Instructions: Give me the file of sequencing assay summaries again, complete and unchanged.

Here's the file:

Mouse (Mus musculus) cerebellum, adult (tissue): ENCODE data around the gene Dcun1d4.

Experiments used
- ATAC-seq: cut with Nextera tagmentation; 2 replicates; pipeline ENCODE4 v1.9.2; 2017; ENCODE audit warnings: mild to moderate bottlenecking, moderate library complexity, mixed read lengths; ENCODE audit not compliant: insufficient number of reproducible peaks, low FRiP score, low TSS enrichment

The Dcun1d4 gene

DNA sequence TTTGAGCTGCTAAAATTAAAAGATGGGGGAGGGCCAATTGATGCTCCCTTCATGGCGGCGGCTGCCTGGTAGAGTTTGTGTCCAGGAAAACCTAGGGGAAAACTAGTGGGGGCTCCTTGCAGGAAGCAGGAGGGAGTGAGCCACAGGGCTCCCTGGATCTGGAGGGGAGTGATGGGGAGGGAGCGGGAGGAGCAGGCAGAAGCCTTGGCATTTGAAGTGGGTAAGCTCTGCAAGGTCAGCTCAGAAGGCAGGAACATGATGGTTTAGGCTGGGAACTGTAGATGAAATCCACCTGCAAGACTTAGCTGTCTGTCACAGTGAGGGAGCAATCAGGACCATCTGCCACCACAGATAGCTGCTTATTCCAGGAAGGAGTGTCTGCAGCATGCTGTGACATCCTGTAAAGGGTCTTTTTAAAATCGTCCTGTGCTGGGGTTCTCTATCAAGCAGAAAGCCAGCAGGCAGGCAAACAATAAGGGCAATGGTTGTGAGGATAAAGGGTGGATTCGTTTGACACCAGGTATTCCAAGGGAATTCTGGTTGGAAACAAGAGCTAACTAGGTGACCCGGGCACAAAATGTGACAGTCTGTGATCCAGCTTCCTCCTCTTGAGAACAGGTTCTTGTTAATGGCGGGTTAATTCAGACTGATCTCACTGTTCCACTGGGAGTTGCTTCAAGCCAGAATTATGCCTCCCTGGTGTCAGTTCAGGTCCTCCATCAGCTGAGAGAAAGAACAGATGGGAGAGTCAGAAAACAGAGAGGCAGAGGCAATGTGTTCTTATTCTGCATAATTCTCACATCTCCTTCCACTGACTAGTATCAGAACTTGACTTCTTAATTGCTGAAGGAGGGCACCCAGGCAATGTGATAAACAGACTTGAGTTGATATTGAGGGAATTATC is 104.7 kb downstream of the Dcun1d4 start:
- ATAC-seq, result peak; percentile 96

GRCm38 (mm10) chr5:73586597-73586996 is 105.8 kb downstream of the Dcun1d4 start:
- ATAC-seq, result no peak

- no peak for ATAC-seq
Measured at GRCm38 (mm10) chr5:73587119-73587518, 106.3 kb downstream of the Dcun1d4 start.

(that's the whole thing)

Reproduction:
Mouse (Mus musculus) cerebellum, adult (tissue): ENCODE data around the gene Dcun1d4.

Experiments used
- ATAC-seq: cut with Nextera tagmentation; 2 replicates; pipeline ENCODE4 v1.9.2; 2017; ENCODE audit warnings: mild to moderate bottlenecking, moderate library complexity, mixed read lengths; ENCODE audit not compliant: insufficient number of reproducible peaks, low FRiP score, low TSS enrichment

The Dcun1d4 gene

DNA sequence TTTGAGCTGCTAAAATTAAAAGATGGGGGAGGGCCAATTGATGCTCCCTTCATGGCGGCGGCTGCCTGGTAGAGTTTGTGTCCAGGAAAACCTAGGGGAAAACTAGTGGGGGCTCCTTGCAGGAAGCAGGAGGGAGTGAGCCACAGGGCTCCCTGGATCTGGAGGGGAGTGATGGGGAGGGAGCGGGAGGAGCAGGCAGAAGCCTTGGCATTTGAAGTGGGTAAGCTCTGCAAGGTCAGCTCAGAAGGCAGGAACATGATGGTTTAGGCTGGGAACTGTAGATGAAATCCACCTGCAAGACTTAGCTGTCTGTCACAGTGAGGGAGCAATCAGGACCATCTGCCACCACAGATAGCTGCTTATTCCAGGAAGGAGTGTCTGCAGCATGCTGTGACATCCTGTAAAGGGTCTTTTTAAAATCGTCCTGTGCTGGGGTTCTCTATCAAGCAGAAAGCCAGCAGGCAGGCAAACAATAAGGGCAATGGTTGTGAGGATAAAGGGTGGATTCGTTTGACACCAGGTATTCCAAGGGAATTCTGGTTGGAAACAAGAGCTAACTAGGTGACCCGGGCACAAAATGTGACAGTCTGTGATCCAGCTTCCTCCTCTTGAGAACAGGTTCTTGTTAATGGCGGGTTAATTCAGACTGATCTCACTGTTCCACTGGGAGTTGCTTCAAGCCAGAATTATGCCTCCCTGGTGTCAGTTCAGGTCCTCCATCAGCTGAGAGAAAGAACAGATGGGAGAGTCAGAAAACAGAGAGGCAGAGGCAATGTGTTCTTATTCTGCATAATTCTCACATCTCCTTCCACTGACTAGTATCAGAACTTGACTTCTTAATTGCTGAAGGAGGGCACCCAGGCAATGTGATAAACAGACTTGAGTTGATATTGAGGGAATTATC is 104.7 kb downstream of the Dcun1d4 start:
- ATAC-seq, result peak; percentile 96

GRCm38 (mm10) chr5:73586597-73586996 is 105.8 kb downstream of the Dcun1d4 start:
- ATAC-seq, result no peak

- no peak for ATAC-seq
Measured at GRCm38 (mm10) chr5:73587119-73587518, 106.3 kb downstream of the Dcun1d4 start.